Opinion
Education Opinion

The Art of Self Promotion in a School Community!

By LeaderTalk Contributor — March 20, 2009 4 min read

Author’s note: I wrote this post about a year ago and updated a little here for Leadertalk. I stumbled upon it the other day while cleaning out my hard drive. It hit home with me as we all are facing some tough community issues right now and I decided we really need to get our PR machine running at 110% capacity. Thanks for reading. This post is also is cross posted on Sentimentsoncommonsense. Thanks for reading this post! Andy

----------------------------------------

We need to do a much better job of self promotion or we will be run over by our own failures and lack of progress.

In act one, scene two of Julius Caesar, Caesar asks a soothsayer what the future holds. Caesar: Who is it in the press that calls on me? I hear a tongue, shriller than all the music Cry "Caesar!" Speak. Caesar is turn'd to hear. Soothsayer: Beware the ides of March.

Let’s face it. Common sense would tell anyone that no school is perfect. In fact, by nature of the school improvement process, we honed our knives of self improvement by becoming very, very good at self criticism, and ultimately it is also deemed cathartic to announce our own weak points out loud and with robust vigor and valor. Alas, this time of year people get cranky and irritable. The ides of March saying often comes to my mind.

Such announcements like,

“Our school has progressed just 10 percentage points on the nationally normed test in the past three years, missing our target by 2 percentage points. We are disappointed in missing our target despite the tremendous progress we have made.”

The newspapers and online networks out there are all over this stuff, and the fuel for the school critics’ fire is among the worst in journalism falling just short of the criticisms and interrogations meted out on Meet the Press and Jerry Springer combined!

Sigh… why do schools insist on focusing on the negatives? Must we be so self critical? Is it a deeply held community expectation that we be negative about ourselves?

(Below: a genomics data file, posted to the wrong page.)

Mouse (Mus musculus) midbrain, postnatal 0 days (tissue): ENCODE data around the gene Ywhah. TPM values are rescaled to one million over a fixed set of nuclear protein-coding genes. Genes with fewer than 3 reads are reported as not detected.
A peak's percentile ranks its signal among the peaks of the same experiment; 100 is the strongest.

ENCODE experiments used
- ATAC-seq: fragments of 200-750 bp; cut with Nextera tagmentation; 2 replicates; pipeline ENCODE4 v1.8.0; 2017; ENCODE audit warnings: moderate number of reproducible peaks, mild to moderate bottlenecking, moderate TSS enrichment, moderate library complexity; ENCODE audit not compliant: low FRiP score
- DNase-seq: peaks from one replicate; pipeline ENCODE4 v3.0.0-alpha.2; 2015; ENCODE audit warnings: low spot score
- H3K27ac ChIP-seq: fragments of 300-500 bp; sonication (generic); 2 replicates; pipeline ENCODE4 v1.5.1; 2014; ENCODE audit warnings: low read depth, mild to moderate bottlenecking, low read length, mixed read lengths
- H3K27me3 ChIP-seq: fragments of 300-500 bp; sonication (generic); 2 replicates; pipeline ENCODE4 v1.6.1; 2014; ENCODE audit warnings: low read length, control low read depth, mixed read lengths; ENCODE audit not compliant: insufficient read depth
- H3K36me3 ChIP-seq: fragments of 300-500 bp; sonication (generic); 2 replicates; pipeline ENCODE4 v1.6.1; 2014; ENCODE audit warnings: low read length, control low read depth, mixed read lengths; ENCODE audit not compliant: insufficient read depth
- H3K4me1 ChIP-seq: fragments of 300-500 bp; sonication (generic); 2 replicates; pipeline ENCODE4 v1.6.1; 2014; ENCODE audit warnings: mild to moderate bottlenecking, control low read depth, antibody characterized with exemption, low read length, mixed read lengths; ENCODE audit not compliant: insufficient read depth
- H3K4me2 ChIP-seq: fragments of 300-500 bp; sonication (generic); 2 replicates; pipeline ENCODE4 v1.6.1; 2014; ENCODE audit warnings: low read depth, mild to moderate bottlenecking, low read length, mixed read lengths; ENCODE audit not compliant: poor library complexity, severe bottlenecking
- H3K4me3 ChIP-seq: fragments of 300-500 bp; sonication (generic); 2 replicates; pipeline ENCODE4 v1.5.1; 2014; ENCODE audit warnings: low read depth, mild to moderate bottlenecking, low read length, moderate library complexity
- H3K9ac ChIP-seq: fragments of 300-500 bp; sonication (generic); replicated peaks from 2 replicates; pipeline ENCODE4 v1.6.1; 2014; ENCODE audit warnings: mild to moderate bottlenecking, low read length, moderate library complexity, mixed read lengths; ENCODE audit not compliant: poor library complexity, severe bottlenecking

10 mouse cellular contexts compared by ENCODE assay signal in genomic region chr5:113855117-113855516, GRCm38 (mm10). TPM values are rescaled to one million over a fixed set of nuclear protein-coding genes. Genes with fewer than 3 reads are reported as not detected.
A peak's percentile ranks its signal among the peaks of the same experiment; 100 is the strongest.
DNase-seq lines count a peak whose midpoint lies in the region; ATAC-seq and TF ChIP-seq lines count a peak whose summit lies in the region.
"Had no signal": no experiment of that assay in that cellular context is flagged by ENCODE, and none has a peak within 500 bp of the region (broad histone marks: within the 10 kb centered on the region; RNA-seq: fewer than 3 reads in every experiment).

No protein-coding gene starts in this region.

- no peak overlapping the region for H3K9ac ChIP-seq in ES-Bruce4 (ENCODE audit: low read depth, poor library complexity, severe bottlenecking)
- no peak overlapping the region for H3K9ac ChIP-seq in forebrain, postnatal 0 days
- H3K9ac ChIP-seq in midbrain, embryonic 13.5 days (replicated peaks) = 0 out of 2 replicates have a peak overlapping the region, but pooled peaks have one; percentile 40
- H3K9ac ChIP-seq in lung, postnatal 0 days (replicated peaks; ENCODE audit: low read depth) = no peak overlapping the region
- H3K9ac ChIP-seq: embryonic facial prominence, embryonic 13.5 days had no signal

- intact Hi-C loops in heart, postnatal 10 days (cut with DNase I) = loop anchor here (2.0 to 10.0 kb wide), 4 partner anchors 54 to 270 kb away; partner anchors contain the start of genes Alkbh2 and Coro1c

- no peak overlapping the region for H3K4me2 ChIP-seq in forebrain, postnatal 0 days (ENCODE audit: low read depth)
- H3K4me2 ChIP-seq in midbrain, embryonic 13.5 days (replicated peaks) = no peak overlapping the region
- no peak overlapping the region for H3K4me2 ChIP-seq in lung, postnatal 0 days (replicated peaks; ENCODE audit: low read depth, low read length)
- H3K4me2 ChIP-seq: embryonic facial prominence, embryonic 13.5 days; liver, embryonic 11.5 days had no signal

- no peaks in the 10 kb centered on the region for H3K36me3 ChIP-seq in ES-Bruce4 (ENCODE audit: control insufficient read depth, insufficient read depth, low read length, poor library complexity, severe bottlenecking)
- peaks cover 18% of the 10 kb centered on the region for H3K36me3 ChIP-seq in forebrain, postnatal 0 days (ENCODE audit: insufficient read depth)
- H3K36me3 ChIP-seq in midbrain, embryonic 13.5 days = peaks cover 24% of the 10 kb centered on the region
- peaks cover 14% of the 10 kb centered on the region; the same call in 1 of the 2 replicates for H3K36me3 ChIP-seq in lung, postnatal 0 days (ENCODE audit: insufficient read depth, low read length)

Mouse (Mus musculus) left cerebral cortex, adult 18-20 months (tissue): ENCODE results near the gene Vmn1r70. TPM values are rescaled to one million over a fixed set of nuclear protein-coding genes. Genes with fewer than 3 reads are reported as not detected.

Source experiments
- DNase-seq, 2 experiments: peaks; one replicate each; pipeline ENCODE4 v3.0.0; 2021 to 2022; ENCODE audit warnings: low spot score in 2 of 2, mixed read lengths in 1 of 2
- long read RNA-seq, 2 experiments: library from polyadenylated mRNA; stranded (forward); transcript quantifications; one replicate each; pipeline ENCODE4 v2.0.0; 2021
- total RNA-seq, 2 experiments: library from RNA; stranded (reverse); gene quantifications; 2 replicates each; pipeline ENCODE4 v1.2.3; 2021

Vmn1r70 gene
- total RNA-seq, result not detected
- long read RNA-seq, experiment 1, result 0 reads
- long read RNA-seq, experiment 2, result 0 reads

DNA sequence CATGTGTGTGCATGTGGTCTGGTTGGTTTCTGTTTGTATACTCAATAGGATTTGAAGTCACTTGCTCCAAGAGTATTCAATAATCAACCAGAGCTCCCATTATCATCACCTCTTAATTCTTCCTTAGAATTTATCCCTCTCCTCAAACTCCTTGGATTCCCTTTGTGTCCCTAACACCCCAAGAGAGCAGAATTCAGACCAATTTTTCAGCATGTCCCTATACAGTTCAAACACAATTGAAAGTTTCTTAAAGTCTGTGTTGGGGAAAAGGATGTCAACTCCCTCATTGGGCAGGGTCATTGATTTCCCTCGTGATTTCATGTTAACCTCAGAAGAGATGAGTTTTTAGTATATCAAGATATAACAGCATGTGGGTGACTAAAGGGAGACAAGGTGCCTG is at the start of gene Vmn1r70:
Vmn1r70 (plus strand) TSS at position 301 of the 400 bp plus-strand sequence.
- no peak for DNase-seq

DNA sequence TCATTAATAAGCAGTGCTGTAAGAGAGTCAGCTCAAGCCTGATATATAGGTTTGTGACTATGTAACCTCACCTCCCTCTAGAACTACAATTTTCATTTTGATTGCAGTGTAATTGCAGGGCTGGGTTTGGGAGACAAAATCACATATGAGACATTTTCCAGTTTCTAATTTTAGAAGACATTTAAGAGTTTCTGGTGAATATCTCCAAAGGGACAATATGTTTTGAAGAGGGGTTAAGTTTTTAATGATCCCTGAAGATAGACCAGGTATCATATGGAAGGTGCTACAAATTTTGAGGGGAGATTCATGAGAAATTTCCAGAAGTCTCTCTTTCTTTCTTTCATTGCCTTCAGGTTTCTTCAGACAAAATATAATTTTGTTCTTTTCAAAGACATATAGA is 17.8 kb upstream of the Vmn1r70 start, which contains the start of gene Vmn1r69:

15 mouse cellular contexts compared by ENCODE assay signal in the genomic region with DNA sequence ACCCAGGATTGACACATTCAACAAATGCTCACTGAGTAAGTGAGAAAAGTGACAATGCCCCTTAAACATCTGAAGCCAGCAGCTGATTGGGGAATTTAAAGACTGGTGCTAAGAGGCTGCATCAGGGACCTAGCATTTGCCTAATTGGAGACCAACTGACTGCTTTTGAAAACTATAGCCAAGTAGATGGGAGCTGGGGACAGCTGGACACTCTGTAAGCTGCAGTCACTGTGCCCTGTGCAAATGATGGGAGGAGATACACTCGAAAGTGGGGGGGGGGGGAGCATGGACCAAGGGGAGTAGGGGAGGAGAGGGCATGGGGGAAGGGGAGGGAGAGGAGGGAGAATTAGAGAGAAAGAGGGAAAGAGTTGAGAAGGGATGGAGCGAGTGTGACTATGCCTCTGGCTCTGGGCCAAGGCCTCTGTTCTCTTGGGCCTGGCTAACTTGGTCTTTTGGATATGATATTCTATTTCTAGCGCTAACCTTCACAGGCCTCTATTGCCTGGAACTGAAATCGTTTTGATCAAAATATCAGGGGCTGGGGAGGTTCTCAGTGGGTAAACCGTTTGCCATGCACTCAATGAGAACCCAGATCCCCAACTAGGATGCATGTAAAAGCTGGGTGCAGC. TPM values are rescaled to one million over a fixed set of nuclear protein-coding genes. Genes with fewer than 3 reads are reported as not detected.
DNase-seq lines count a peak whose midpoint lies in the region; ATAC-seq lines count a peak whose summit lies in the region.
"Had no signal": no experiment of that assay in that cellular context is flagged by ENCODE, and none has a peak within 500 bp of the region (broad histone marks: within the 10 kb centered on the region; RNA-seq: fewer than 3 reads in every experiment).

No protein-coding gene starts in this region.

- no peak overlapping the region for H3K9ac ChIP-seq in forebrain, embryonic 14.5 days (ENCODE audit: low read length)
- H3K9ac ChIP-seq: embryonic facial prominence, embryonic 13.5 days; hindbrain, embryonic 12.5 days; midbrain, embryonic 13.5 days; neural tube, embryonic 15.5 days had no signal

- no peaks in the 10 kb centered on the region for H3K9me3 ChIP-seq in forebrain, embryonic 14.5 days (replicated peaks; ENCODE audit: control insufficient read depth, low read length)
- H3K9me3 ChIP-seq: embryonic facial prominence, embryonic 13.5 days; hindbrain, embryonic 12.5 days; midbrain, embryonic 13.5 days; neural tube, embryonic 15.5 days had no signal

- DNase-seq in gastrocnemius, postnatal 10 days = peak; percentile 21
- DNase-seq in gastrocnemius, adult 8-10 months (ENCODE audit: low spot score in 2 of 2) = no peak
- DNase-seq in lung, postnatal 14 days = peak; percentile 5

Would we appear to be trying a cover up if we instead said,

“The progress that our school has made in the past three years equates to 10 percentage points, and has moved our school to within 2 percentage points of our target. The school will reevaluate their academic targets and continue with our aggressive school improvement progress to ensure our students continued success.”

Much nicer if you ask me.

Alas… things do go bad in schools sometimes and black and white honesty is the best policy for sure. We seemed to have our share of them lately, and sadly some are really out of our control, although that is NOT the message a school administrator wants to send. To take responsibility and not being able to truly implement mitigating steps is certainly frustrating. I won’t make the laundry list of things that go awry, as I suspect you have two or three on your mind right now.

Instead let’s turn this coin over and I propose some positive communications that will rebuild the interest and confidence in the school.

Taking the old motto “Ten to glow on, one to grow on”, I figure that we must provide 10 or more quality examples of positive results in our schools to counter balance the single quality result.

Guiding factors for these include:
• Always tell the truth. (This should be easy)
• Do not exaggerate. (This is harder than you think)
• Make the message understandable. (This is the hardest thing to do!)
• Recognize your experts. Show them off to your community. Quote them frequently.
• Any school event or school personnel recognized by an independent source (i.e. newspaper, professional organization) should be published and republished. Theses events and people should be your poster children.
• Focus on direct implementation steps taken by the school, and not just mere happenstance occurrences.
• Student learning data must be targeted and not over generalized
• Over reliance regarding co-curricular (sports, after school, clubs, etc) for positives should be avoided.
• Concrete, real life celebrations of school events connected to learning are most efficient.
• Be visible with your positives and the positives will make your visibility less negative even when bad things happen.

My other suggestion is to think ahead of the curve. One area that I need to do a better job of addressing. Perhaps a weekly “devils advocate” session with some trusted colleagues will squeeze out those negative thoughts to address, change and squash in the public setting. My favorite recently has focused on a proposed program change in our school. The critics have come out in vocal fashion, spreading rumor by email and by voice to anyone on a mailing list.

What are we to do? My suggestion is the truth should be spread. Accurate, factual, research-based information and “on-the-ground” examples that share the positives. The mere thought that your veracity and honesty are being questioned hit hard with emotional impact. One must step forward professionally and let those attacks roll off your shoulders to the floor where they belong. The fact is, we may not always win the battles that we fight on these issues, but if we stay true to our beliefs about putting children first and focusing on what is best for our schools, we will most likely always triumph in the long run.

Andy Torris

The opinions expressed in LeaderTalk are strictly those of the author(s) and do not reflect the opinions or endorsement of Editorial Projects in Education, or any of its publications.